MySQLi storage engine

In Wordfence 7.4.0, an alternate data storage engine has been added to the firewall, so that sites can store firewall data in the MySQL database instead of using files in "wp-content/wflogs/".

We only recommend using this option if your site is unable to read and write to the firewall files consistently, or if your host uses multiple web servers that do not share the same filesystem, since better performance and efficient resource usage are likely when using the default file-based storage on most hosts. Some examples where using the MySQLi storage engine may be useful include:

  • Multiple web servers behind a load balancer, without a shared filesystem
  • Servers where some paths are not always writable, including “wp-content/wflogs/”
  • Servers where file locking is not enforced on NFS filesystems
  • Auto-scaling servers without a shared filesystem

This change is automatic on hosting at the hosting provider “WP Engine” since the file-based method is not compatible with their configuration.

On other hosts, you will need to add this to your “wordfence-waf.php” file:

define('WFWAF_STORAGE_ENGINE', 'mysqli');

If you have not optimized the firewall, you could add the line to the WordPress “wp-config.php” file as described on our constants help page instead. A number of other constants are also explained, in case Wordfence cannot connect to your database automatically using the WordPress “wp-config.php” file, or if you need to change MySQL’s SSL/TLS settings.

For example, in the “wordfence-waf.php” file, the line should be added after the opening PHP tag, but before any other code:

<?php
// Before removing this file, please verify the PHP ini setting `auto_prepend_file` does not point to this.
define('WFWAF_STORAGE_ENGINE', 'mysqli');

if (file_exists(__DIR__ . '/wp-content/plugins/wordfence/waf/bootstrap.php')) {
define("WFWAF_LOG_PATH", __DIR__ . '/wp-content/wflogs/');
include_once __DIR__ . '/wp-content/plugins/wordfence/waf/bootstrap.php';
}

If either your “wordfence-waf.php” file or “wp-content” directory is not in the site’s document root directory, you may need to adjust the path to “wp-content” used in this example.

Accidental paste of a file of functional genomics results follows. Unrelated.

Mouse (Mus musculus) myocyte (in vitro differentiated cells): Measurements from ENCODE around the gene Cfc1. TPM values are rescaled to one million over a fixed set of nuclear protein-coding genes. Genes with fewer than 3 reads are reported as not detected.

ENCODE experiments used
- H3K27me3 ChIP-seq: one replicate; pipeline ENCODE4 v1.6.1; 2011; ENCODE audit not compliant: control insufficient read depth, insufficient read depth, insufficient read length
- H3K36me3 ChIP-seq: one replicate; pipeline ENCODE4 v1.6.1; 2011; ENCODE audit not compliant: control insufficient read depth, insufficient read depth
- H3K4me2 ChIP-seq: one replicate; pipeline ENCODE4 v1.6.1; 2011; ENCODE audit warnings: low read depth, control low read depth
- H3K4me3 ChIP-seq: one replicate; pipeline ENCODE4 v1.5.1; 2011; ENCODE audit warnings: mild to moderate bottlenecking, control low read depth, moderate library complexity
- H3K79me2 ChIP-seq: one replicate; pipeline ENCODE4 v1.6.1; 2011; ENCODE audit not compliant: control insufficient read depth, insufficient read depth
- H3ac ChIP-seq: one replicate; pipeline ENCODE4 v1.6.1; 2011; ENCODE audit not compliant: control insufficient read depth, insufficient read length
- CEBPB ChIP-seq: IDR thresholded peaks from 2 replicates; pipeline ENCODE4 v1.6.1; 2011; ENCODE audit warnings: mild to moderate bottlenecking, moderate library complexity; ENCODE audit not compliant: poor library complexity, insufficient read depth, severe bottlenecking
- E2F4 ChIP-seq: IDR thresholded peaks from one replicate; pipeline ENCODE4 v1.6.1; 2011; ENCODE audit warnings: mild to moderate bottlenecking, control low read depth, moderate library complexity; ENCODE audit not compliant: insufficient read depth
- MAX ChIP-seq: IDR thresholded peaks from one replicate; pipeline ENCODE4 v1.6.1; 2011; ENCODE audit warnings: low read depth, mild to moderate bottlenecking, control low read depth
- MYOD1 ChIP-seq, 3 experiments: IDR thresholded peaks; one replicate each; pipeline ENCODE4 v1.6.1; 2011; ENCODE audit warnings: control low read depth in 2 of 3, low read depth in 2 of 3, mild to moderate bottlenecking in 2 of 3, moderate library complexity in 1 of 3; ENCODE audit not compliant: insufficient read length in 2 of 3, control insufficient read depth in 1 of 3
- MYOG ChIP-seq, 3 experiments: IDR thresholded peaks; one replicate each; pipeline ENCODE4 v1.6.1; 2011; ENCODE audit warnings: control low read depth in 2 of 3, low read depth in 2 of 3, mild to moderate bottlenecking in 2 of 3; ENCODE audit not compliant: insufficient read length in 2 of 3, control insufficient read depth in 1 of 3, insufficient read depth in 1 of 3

After this change is made, the firewall will start with fresh settings. You may need to switch from “Learning Mode” mode to “Enabled and Protecting” mode on the “Firewall Options” page if you want to skip Learning Mode. Otherwise, Learning Mode will run for one week as it does in a new installation.

You can also revert back to the file-based firewall data storage engine as follows.

You will need to remove the Wordfence “wflogs” directory located below:

~/wp-content/wflogs

Then you will need to remove the constant that was added to switch to the MySQLi firewall data storage engine.

Loading any page on your site will automatically create a new Wordfence “wflogs” directory. After these changes are made, the firewall will start with fresh settings. You may need to switch from “Learning Mode” mode to “Enabled and Protecting” mode on the “Firewall Options” page if you want to skip Learning Mode. Otherwise, Learning Mode will run for one week as it does in a new installation.

Using WP-CLI with the MySQLi storage engine

Using WP-CLI with the MySQLi storage engine can potentially cause the generation of PHP Warning errors. To prevent this you can add this line of code to your WordPress “wp-config.php” configuration file:

if( ! defined('WFWAF_STORAGE_ENGINE')) { define('WFWAF_STORAGE_ENGINE', 'mysqli'); }

Our line of code must be added above either one of the two comment lines listed below (based on the version of WordPress you have installed):

/* That's all, stop editing! Happy blogging. */

/* Custom Values must appear above this line. That's all, stop editing! Happy publishing. */

If you are hosted at WP Engine then they are known to use this custom comment line listed below and our line of code must be added above it:

# That's It. Pencils down